Samba, NT, and transient network failures

Nicolas Williams Nicolas.Williams at
Mon Jan 25 20:55:59 GMT 1999

We've recently completed an internal eval of products to server Unix
filesystems from our Unix fileservers to our NT clients via SMB.

We evaluated two products, one of them was Samba 1.9.18pl10, the other
was a commercial product.

We've selected Samba. We had been using the commercial product for some

All is great, fine, dandy.

But, as a result of our experience with the commercial product, we knew
of a "problem" with the commercial product and tested for it in Samba.
Samba suffers from that problem.

The problem can be summarized as follows:

 - An NT client is connected to Samba server. The user has some file(s)
   open on a Samba-exported share.
 - The NT client and the Samba server lose network connectivity, for
   whatever reason, for a short period of time.
 - The user or his application attempt to save his file, and the
   application hangs due to the unavailability of the Samba server.
 - The NT client kernel abandons it's TCP connection to the server and
   attempts to establish a new connection.
 - Network connectivity between the NT client and the Samba is restored.
 - The NT client establishes a new TCP connections to the Samba server.


 - The smbd process for the old TCP connection hangs around because as
   far as it and the Unix kernel are concerned the old TCP connection is
   still alive. This process still holds and honors all locks, oplocks
   and deny modes held by the NT client.
 - The new smbd honors the locks held by the old smbd.
 - The user's applications on the NT client continue to hang as they
   block while the old smbd holds the old locks.

I believe that the system recovers from this lockup within 15 minutes or
so after the restoration of network connectivity between the client and
the server.

This problem can be very annoying, even if it occurs very rarely.

There is a solution to this problem. If the new smbd kills the old smbd,
then the old smbd releases all of its locks, leaving the NT client free
to re-establish its locks (which it does, though only as each
application accesses files it had open on the Samba share, rather than
attempting to re-obtain all locks on that share in one fell swoop).

I've implemented this solution via the "root preexec" and "root
postexec" configuration parameters in smb.conf. So I have Samba
configured to call an external script with all the appropriate arguments
(IP address of the client, NetBIOS name of the server, share name,
username, smbd PID, "preexec" or "postexec") when a client connects or
when smbd closes the connection. When run by "preexec", the script
creates a PID file named after its arguments or, if the PID file already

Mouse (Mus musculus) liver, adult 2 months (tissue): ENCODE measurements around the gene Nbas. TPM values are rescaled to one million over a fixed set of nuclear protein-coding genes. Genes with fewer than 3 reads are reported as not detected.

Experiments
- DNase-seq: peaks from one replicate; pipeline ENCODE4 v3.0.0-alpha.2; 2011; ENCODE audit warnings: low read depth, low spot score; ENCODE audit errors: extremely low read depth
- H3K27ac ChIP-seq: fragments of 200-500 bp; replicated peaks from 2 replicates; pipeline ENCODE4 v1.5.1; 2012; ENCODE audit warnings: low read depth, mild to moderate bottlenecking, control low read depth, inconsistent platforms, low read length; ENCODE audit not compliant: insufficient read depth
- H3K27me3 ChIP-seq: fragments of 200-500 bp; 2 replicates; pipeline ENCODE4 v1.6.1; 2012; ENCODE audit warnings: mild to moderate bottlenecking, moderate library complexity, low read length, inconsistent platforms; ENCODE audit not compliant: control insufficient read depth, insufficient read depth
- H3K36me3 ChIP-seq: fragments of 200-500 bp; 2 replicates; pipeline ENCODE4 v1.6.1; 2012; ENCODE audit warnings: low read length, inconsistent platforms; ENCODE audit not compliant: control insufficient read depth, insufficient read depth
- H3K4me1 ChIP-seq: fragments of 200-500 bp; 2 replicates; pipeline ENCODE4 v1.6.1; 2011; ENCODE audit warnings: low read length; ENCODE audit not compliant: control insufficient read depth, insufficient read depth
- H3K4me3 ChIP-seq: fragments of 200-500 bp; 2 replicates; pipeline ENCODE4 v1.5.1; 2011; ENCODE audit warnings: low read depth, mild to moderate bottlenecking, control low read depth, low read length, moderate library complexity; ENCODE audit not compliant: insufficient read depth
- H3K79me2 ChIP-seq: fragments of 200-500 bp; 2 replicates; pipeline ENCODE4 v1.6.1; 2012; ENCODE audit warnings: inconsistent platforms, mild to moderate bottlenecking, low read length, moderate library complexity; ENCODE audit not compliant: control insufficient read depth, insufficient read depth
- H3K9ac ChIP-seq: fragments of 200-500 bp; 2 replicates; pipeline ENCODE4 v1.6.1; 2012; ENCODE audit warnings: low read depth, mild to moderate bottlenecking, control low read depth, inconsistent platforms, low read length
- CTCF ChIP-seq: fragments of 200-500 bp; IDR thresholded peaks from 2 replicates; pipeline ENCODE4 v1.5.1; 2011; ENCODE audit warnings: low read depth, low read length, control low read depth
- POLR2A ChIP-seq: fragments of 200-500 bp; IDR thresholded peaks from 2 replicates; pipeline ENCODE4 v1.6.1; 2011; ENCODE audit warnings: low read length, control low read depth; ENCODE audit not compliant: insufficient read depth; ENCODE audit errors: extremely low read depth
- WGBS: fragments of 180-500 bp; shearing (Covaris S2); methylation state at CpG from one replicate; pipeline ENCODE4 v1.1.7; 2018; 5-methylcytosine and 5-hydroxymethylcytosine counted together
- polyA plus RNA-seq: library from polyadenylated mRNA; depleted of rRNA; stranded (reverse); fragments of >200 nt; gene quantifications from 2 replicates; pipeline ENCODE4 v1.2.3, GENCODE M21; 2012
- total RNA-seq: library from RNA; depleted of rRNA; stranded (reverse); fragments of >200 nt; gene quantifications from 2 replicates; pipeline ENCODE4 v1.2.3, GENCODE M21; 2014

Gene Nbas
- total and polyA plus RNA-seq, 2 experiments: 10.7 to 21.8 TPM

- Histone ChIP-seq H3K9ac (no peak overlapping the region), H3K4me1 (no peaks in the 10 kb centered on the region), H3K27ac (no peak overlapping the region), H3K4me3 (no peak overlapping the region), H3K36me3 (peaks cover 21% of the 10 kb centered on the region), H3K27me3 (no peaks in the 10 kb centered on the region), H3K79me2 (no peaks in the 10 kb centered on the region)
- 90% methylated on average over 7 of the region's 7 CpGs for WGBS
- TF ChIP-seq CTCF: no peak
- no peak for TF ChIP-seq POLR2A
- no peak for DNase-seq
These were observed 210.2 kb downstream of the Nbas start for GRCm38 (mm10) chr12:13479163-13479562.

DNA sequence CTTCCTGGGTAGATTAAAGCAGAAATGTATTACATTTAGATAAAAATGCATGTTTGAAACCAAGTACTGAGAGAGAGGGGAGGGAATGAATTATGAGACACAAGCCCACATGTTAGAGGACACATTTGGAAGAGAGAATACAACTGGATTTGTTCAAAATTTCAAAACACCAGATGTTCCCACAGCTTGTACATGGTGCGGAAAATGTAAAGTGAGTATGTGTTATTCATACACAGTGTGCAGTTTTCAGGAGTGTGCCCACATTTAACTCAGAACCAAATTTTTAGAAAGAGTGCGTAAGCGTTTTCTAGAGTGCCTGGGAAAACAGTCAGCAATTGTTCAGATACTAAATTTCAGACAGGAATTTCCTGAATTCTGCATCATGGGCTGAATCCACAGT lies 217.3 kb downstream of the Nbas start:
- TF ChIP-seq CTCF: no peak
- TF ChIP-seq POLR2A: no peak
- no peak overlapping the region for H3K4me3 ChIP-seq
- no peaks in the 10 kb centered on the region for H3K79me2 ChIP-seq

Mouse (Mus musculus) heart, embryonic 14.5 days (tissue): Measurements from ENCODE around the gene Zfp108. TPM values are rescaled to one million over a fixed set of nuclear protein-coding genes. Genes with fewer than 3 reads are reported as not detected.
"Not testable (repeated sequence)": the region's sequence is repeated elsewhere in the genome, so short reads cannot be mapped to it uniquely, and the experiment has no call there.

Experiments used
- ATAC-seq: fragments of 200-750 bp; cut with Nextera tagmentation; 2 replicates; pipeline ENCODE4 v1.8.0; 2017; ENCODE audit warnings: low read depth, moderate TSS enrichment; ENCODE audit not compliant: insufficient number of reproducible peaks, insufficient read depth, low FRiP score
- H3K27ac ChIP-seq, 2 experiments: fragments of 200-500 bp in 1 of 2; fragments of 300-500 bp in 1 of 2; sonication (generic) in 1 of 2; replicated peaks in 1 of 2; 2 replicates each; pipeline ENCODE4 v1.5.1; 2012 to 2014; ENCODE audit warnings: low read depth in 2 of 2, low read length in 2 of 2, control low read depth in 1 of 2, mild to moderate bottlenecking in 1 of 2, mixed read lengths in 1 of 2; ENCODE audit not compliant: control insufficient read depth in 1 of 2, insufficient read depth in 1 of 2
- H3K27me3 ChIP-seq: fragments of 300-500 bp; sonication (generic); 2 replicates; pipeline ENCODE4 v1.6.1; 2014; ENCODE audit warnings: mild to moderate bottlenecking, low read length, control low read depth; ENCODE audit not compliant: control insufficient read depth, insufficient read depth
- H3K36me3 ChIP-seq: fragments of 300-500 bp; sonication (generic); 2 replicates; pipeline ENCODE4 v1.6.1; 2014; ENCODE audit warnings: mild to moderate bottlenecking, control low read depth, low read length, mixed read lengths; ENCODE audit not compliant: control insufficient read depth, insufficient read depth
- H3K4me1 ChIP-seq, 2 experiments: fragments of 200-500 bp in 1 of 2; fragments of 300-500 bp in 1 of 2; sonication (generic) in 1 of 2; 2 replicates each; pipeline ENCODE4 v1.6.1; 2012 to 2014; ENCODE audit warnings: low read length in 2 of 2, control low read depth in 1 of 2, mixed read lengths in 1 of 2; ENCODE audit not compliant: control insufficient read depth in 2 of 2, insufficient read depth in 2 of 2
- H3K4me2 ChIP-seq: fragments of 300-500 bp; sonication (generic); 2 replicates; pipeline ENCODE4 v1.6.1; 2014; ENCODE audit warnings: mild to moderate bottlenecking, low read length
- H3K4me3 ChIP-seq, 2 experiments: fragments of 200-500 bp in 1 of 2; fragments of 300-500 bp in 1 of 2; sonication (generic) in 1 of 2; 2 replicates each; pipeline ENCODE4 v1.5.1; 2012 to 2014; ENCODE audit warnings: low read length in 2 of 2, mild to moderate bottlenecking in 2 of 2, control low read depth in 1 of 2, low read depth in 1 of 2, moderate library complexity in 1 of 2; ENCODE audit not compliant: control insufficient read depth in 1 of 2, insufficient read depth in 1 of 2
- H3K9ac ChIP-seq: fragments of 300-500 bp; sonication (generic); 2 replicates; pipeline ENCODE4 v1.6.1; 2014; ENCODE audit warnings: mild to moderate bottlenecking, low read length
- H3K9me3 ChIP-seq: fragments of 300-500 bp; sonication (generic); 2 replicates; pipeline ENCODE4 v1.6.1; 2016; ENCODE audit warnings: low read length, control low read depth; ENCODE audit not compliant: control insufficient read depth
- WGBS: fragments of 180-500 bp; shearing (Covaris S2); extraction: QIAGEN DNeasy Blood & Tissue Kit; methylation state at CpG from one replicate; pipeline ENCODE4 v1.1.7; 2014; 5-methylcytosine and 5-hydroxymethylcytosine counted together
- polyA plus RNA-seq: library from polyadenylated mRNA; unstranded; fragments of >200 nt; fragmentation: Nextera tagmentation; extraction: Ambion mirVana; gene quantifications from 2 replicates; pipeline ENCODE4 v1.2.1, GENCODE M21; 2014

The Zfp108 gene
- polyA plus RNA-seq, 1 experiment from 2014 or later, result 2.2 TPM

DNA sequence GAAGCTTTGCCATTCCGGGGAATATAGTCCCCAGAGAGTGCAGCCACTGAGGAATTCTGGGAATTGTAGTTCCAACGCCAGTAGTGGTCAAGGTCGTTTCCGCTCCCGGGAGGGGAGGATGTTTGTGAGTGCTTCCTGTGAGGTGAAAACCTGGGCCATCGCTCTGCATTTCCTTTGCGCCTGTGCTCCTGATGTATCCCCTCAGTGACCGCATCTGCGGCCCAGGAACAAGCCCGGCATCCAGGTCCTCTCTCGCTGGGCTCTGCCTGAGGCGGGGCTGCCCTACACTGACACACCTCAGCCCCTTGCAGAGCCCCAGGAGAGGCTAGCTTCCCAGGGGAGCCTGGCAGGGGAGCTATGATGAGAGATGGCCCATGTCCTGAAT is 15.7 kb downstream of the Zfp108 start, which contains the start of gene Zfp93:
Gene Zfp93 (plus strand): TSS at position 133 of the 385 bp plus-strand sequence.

exists, kills the old smbd whose PID is store in it. When run by
"postexec" the script simply removes the PID file.

I've tested Samba running with this configuration and emulated the
network connectivity problem as above. With this configuration the
applications running on the NT client recover very quickly once the NT
client and the Samba server re-establish their communication.

The preexec and postexec configurations parameters are set as follows:

	root preexec = /usr/local/libexec/samba/chkStaleSession preexec %d %I %h %S %U
	root postexec = /usr/local/libexec/samba/chkStaleSession postexec %d %I %h %S %U

If our analysis of the problem is incorrect, or if there's a better way
to attack this problem, please let me know.

The chkStaleSession script (Korn Shell) follows.


# NAME: chkStaleSession
# AUTHOR: nicolas.williams at based on an analysis of a bug by
#	  roman.gollent at
# PURPOSE: kill old smbd processes when a client abandons its TCP
#	   connection, establishes a new connections but the Samba
#	   server doesn't know. To be called by smbd as part of share
#	   preexec/postexec configuration.
# (c) 1999, Perot Systems Corporation.


set -o noclobber

# Set stderr
exec 2>> $SMBLOGS/staleSessions.log
print -u2 -- "$@"



# This sets the name of the pid file for this
# {client, server, share, user} tuple

### The idea is to store the calling smbd's pid in $PID_FILE so that it
### can be killed if the client reconnects through a different TCP session.

case $OP in
		while [[ -f "$PID_FILE" ]]
			PID=$(cat "$PID_FILE")

			# Check that the old process is still around ...
			# [I use grep smb because smbd, when started via
			#  inetd sets its ps strings to its arguments
			#  only, thus we cannot grab the process name
			#  from ps or ptree or whatever!]
			# Replace ptree(1) with ps(1) on non-Solaris systems
			/usr/proc/bin/ptree $PID|grep smb > /dev/null 2>&1 || {
				# ... If not just remove the pid file and go on
				rm "$PID_FILE" || status=rmfail

			# Ok, kill the old smbd
			print -u2 "$SELF: sending SIGTERM to $PID on behalf of $SMBUSER at SMBCLIENT for $SMBSERVER:$SMBSERVICE"
			kill -TERM $PID

			# Wait for the old smbd to exit
			/usr/proc/bin/pwait $PID

		# There's no pid file now so we can create it
		print -- $SMBPID > "$PID_FILE" || status=rmfail
		# Remove the pid file for this session if it exists and
		# contains the pid of the smbd that called this script
		if [[ -f  "$PID_FILE" ]]
			PID=$(cat "$PID_FILE")
			if [[ $PID = $SMBPID ]]
				rm "$PID_FILE" || status=rmfail

case $status in
	rmfail) print -u2 -- "$SELF: Error: ($1) pid file $PID_FILE has not been removed!"
	*)	:

exit 0

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